axial image showing signal change in the medulla, predominantly on the right side (arrow) . C: Axial T2-weighted image demonstrating areas of signal hyperintensity in the spinal cord at the C-2 level with more extensive involvement on the left than the right side. Discussion In this case, bullet migration from the posterior fossa to the cervical spinal cord caused an acute spinal cord injury with quadriparesis, sensory deficit, and sphincter dysfunction. Migration of bullets in the cranial vault occurs in an estimated 4% of gunshot injuries to the head. 26

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Charles H. Tator, Michael Fehlings, Kevin Thorpe and Wayne Taylor

T he Surgical Treatment for Acute Spinal Cord Injury Study (STASCIS) group was formed in 1992 by the Spinal Cord Injury Committee of the Joint Section on Neurotrauma and Critical Care of The American Association of Neurological Surgeons (AANS) and Congress of Neurological Surgeons (CNS), the two largest neurosurgical specialty organizations in North America. In 1996, STASCIS was joined by the Joint Section on Spinal Disorders and Peripheral Nerves of The AANS and CNS. The principal aim of the STASCIS group was to conduct a randomized prospective controlled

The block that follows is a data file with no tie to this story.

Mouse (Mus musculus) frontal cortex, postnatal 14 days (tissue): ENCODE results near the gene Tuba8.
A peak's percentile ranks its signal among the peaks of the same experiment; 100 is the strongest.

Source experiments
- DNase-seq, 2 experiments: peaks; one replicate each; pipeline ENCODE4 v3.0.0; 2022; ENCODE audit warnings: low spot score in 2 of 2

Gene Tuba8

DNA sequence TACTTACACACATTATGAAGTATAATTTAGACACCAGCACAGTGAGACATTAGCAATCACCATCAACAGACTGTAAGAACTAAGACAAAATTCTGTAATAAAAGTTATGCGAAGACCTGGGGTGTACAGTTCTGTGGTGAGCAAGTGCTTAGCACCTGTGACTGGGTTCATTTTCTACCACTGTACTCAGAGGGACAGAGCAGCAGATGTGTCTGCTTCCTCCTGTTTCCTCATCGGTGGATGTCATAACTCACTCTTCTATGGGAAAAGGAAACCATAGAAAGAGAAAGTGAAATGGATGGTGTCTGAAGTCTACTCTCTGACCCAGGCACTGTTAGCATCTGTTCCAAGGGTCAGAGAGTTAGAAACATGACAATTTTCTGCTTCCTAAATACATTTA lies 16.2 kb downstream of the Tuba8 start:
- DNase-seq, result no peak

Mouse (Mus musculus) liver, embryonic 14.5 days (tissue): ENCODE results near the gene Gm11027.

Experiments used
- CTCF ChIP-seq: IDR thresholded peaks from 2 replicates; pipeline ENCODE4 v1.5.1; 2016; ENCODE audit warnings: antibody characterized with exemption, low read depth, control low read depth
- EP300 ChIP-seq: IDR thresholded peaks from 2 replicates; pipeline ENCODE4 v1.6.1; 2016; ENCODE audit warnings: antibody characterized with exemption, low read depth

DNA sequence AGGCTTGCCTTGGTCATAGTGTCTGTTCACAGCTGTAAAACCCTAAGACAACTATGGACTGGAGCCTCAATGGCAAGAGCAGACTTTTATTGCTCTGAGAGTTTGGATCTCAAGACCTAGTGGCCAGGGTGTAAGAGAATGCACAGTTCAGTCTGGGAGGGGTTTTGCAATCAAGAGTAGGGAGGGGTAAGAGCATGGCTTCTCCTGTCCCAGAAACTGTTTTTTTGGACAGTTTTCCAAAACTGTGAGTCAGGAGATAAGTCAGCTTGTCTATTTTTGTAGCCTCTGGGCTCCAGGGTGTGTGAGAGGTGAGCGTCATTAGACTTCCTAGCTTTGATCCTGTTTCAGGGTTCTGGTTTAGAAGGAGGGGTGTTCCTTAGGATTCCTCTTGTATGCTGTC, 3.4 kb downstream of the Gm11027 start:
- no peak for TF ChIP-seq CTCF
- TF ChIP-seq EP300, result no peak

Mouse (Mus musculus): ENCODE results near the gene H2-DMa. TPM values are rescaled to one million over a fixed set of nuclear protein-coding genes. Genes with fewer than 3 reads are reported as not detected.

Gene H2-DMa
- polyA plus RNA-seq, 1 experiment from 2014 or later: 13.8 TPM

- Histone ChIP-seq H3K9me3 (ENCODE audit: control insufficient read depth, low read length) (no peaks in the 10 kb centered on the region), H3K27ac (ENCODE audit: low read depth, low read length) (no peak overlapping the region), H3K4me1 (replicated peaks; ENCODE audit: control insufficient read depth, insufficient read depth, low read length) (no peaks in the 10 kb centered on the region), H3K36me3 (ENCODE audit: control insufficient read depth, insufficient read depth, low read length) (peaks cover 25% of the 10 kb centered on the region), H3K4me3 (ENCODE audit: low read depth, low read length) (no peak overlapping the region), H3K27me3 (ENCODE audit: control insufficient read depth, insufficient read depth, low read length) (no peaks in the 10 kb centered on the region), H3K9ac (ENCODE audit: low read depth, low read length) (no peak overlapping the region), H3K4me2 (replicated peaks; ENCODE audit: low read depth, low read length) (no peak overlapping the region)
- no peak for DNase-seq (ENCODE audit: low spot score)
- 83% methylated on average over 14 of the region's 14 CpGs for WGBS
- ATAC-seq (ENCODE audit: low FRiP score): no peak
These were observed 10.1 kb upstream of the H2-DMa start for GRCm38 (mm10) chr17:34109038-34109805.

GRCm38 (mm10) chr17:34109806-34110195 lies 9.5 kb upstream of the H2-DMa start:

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Diana S. L. Chow, Yang Teng, Elizabeth G. Toups, Bizhan Aarabi, James S. Harrop, Christopher I. Shaffrey, Michele M. Johnson, Maxwell Boakye, Ralph F. Frankowski, Michael G. Fehlings and Robert G. Grossman

improve functional outcome after SCI in humans. Clinical trials with methylprednisolone (NASCIS [National Acute Spinal Cord Injury Study] II and III), 8 , 9 GM-1 ganglioside, 17 fampridine (4-aminopyridine), 22 , 23 , 38 and lithium carbonate 58 , 59 have provided suggestive but equivocal evidence of benefit. In light of the overwhelming impact of SCI on the individual, new therapeutic interventions are urgently needed. Compelling evidence exists that riluzole, a sodium-channel blocking agent with antiglutamatergic activity, offers promise for improving the

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Charles H. Tator and Michael G. Fehlings